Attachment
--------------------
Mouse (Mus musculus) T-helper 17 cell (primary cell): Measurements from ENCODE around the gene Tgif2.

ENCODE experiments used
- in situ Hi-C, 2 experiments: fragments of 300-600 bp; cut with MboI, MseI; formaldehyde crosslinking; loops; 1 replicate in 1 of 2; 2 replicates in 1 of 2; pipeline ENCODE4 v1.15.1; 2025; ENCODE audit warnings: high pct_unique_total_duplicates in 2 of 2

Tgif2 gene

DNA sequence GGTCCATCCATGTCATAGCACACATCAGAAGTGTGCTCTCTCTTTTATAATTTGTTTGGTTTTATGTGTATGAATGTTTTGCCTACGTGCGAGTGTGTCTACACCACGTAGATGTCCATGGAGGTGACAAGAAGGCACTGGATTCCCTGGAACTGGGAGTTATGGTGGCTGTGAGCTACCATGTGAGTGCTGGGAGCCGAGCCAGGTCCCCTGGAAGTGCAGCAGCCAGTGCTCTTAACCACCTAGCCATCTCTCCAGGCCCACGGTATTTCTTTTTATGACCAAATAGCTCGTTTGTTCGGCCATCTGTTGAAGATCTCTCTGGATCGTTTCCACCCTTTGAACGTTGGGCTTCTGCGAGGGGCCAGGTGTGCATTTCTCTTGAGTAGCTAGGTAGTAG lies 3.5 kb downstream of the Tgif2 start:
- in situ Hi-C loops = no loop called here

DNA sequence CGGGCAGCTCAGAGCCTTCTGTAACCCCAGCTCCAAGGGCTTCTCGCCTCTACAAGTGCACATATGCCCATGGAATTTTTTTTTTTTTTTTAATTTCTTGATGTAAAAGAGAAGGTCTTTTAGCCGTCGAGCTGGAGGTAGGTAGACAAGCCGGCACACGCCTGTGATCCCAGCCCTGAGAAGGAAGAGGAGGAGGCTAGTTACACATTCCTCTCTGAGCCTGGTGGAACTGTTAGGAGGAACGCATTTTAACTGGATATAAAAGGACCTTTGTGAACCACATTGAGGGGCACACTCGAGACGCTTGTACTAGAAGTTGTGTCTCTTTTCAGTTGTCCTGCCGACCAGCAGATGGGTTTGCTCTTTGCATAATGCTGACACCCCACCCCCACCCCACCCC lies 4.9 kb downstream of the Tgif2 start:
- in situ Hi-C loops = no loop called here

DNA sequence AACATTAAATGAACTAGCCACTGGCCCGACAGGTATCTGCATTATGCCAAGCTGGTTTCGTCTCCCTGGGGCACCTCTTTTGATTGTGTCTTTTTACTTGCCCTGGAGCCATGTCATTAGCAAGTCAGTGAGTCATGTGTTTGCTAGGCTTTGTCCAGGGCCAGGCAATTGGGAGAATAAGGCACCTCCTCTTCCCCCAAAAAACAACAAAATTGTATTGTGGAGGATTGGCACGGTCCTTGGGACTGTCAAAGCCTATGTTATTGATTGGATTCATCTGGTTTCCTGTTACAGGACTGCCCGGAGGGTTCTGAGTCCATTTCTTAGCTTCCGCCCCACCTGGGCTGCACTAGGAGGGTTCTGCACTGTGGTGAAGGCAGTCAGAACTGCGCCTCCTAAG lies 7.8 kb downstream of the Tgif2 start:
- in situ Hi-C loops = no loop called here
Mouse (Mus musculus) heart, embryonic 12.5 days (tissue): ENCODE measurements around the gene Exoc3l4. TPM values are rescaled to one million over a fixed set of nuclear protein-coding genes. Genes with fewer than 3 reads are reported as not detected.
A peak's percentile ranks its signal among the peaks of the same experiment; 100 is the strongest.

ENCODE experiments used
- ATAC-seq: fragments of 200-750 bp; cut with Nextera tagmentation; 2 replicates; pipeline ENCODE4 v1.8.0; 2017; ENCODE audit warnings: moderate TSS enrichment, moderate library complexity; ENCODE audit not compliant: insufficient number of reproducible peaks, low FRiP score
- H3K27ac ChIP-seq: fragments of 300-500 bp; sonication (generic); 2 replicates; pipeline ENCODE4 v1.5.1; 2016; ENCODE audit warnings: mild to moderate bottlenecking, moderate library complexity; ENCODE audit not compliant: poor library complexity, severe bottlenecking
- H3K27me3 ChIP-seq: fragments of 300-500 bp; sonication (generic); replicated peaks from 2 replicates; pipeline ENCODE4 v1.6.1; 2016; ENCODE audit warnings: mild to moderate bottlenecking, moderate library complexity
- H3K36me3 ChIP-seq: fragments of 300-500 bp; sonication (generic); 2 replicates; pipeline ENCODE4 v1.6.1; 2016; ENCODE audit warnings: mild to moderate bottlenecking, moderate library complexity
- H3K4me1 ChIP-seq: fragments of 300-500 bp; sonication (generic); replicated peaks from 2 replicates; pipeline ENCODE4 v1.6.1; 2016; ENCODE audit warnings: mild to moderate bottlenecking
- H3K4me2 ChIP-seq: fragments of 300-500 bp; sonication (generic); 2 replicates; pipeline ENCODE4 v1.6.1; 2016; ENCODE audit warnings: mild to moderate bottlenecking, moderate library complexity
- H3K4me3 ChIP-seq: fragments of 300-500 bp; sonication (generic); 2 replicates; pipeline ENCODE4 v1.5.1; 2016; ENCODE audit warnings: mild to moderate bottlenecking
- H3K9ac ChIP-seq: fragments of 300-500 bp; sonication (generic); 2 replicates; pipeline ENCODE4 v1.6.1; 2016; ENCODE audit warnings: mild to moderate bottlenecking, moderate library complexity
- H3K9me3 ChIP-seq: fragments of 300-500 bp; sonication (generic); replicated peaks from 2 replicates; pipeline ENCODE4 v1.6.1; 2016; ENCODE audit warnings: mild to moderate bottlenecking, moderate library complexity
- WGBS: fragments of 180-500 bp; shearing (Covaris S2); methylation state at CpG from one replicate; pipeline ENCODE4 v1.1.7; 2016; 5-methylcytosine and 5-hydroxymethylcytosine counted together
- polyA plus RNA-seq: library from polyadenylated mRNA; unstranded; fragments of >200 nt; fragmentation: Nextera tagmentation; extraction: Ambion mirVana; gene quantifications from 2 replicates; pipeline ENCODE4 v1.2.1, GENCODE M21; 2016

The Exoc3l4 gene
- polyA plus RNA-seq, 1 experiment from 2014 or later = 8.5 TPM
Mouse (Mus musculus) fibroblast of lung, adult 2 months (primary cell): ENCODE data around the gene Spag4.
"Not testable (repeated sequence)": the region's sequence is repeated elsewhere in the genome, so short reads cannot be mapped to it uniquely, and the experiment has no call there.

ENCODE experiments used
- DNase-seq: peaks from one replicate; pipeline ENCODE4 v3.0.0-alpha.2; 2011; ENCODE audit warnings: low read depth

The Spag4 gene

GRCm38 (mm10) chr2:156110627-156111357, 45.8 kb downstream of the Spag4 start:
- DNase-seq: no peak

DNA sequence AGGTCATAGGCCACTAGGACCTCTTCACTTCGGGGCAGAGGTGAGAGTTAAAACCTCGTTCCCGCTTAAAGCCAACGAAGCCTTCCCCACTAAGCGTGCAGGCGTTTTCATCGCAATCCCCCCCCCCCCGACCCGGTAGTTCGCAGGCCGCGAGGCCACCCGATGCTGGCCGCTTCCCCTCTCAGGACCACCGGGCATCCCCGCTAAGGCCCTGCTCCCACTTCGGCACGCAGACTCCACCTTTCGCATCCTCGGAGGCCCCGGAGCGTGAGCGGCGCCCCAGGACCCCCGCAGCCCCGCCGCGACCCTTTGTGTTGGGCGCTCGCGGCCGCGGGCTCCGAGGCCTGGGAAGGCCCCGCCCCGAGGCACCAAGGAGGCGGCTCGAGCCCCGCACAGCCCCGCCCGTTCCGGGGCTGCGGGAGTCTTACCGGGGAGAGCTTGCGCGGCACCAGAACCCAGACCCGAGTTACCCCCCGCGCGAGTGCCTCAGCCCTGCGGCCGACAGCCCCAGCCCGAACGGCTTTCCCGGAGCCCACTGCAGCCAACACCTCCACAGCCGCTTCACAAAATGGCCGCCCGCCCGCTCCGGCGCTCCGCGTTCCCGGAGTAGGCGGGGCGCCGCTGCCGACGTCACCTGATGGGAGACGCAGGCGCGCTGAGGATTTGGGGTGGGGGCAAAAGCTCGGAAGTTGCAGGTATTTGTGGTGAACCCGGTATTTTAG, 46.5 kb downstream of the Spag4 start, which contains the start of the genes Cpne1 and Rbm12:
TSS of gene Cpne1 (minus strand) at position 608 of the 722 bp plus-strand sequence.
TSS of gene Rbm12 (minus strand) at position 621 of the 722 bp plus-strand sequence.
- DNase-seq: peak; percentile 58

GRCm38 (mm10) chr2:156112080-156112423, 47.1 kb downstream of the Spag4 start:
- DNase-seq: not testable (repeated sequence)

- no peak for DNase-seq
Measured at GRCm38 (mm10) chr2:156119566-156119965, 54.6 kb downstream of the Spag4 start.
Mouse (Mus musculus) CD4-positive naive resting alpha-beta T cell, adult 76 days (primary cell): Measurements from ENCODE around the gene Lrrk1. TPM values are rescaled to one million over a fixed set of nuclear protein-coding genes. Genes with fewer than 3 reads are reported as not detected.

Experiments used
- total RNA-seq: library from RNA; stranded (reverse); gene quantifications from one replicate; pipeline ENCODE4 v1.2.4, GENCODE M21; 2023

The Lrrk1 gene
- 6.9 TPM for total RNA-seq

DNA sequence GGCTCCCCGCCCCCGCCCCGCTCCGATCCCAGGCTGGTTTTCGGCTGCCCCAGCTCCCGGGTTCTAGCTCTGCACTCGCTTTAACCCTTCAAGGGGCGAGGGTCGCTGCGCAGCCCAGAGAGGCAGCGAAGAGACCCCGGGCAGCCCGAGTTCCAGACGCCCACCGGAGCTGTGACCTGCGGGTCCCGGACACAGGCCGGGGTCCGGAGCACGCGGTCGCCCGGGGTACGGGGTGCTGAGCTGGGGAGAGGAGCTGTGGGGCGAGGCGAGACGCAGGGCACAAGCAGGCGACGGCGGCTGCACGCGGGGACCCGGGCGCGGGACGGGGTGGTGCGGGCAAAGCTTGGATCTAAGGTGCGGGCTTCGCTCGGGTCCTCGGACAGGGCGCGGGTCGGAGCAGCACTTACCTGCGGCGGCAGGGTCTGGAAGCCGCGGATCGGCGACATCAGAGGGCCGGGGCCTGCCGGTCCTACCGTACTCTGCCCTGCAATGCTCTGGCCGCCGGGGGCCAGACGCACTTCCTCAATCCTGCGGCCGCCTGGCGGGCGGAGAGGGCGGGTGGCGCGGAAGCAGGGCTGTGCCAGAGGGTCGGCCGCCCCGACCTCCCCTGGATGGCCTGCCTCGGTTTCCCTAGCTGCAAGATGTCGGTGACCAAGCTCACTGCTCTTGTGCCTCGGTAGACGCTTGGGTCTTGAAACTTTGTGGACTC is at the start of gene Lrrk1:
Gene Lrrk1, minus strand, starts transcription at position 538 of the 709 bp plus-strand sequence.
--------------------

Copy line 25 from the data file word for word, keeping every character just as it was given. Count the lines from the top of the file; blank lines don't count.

The Exoc3l4 gene